About Tonga

About Tonga

The Kingdom of Tonga consists of 171 islands, 36 of which are inhabited, and is spread over 144,000 square miles (360,000 square kilometers) of ocean. The total land area is only 268 square miles (670 square kilometers), about the size of Memphis, Tennessee. About 77 percent of the total land area is arable—the highest percentage in the world. The highest point in the island groups is Tofua, which rises to over 3,300 feet (1,000 meters).

Tonga lies three degrees east of the international date line, which was bent to include Tonga in the same time zone as its neighbors. For this reason, Tonga is the first country in the  world to welcome each new day.

Tongans are very social and enjoy team sports. Rugby is the national sport, and most villages also have competitions in volleyball, basketball, table tennis, soccer, and tennis, which are almost exclusively male sports. Women play games including netball and field hockey. Movies, videos, and dances are also major forms of recreation in larger villages. Young boys play with marbles and slingshots. Men gather to drink kava root juice, converse, and sing late into the night. Families have picnics on the beach for special occasions.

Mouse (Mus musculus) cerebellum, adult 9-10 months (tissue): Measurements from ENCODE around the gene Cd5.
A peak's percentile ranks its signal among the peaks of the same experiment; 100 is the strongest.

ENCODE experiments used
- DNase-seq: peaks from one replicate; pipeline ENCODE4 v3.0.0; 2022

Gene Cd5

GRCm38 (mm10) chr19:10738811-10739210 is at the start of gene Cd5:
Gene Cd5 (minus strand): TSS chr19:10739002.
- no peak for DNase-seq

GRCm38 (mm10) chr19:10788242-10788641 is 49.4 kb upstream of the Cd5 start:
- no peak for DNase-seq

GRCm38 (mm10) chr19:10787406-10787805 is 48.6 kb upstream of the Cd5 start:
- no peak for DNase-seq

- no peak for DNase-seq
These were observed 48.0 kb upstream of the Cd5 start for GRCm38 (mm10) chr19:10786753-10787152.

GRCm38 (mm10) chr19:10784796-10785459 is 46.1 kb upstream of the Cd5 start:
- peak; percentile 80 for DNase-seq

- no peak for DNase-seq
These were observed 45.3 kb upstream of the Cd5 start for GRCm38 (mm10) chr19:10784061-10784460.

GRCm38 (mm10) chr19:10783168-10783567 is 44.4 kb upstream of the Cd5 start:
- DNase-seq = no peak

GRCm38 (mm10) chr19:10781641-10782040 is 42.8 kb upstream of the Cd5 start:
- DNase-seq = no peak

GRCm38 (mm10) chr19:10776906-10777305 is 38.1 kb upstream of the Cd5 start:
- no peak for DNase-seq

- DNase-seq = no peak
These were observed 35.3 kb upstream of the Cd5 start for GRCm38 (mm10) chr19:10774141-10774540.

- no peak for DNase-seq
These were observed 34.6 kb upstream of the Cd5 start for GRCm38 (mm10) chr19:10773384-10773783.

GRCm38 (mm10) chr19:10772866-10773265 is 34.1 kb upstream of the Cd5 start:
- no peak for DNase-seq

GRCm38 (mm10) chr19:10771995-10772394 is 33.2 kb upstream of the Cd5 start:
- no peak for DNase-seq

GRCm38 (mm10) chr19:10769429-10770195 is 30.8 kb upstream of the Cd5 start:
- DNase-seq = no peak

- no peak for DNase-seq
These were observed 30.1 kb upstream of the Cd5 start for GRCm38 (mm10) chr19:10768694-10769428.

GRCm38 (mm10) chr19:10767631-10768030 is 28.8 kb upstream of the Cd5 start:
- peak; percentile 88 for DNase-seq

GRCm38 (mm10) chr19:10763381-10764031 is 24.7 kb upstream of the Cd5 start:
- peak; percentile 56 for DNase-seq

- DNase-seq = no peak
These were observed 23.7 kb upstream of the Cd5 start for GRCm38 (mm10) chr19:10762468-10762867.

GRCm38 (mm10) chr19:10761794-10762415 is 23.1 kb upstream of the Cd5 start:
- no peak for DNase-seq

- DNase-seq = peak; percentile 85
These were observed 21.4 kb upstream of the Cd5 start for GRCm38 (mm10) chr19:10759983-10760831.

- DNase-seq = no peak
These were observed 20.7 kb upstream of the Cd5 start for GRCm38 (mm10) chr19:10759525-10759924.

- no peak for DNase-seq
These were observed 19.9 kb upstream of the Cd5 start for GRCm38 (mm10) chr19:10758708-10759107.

Men traditionally build boats, canoes, and houses and are proficient in woodcarving. Women traditionally weave mats and baskets and make tapa (cloth made of bark), dolls, and leis. Tongan meals consist of staple foods, such as yam, taro, sweet potato, cassava, fish, pork, and canned meats. One of the most common dishes is cooked taro leaves with coconut cream. On Sundays and for special occasions, Tongan families prepare an underground oven called an umu.

Talamahu Market
Tonga's lagest fruit, vegetable and handicraft market
Tongan food is generally considered bland by American standards. Root crops are boiled, baked, or fried and served with salt at every meal. Onions, garlic, curry powder, soy sauce, and chili peppers are usually available, but are only occasionally used in food preparation.

Bread, rolls, pastries, and ice cream are readily available through commercial operations and family-run shops in the city centers, but often unavailable in outlying villages and outer islands. Noodles, flour, sugar, rice, eggs, butter, milk, canned fish, meat, fruits, and vegetables are available in most small shops on the main islands. The main meats are pork, chicken, and mutton, but shops in the capital also sell beef, hamburgers, sausages, and hot dogs. Fresh fish can be purchased from markets and local fishermen throughout Tonga. Tropical fruits grow on most islands, but availability of particular items varies by the season.